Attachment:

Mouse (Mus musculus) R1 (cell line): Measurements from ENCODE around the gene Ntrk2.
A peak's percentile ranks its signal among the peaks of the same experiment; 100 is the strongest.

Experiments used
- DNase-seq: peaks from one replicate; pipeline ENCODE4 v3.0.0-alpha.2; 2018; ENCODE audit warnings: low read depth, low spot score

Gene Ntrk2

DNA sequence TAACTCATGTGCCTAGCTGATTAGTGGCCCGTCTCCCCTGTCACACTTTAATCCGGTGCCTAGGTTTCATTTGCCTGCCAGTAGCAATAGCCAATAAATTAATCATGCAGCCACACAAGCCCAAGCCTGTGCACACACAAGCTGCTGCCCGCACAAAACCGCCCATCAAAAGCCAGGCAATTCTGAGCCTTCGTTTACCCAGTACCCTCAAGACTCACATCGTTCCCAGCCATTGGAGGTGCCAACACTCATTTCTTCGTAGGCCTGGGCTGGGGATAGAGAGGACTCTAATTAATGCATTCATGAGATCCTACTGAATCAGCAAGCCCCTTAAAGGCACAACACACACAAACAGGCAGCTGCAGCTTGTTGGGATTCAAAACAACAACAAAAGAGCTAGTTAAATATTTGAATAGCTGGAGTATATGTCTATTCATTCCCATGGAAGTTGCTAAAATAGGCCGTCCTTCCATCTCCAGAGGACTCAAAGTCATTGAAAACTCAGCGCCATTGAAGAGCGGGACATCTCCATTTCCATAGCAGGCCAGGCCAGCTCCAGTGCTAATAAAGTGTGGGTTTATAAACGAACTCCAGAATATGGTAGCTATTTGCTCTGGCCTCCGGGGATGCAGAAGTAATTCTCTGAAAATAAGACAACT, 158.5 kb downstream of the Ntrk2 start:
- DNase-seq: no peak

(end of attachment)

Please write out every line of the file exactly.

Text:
Mouse (Mus musculus) R1 (cell line): Measurements from ENCODE around the gene Ntrk2.
A peak's percentile ranks its signal among the peaks of the same experiment; 100 is the strongest.

Experiments used
- DNase-seq: peaks from one replicate; pipeline ENCODE4 v3.0.0-alpha.2; 2018; ENCODE audit warnings: low read depth, low spot score

Gene Ntrk2

DNA sequence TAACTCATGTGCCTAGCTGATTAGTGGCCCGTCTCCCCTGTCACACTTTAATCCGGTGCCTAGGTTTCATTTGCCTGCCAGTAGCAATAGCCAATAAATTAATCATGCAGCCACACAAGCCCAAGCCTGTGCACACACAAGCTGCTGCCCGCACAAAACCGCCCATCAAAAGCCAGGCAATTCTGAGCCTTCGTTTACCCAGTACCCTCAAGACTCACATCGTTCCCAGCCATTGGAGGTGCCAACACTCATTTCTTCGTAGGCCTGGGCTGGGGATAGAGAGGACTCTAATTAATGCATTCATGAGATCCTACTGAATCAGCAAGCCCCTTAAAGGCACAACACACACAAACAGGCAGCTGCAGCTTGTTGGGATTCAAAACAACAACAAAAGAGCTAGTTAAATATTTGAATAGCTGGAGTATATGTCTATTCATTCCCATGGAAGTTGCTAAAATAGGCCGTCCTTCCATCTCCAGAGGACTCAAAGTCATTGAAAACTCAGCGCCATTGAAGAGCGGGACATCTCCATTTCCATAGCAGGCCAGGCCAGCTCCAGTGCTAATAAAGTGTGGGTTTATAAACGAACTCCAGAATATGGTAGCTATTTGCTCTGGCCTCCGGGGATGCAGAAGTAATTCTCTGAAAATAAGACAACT, 158.5 kb downstream of the Ntrk2 start:
- DNase-seq: no peak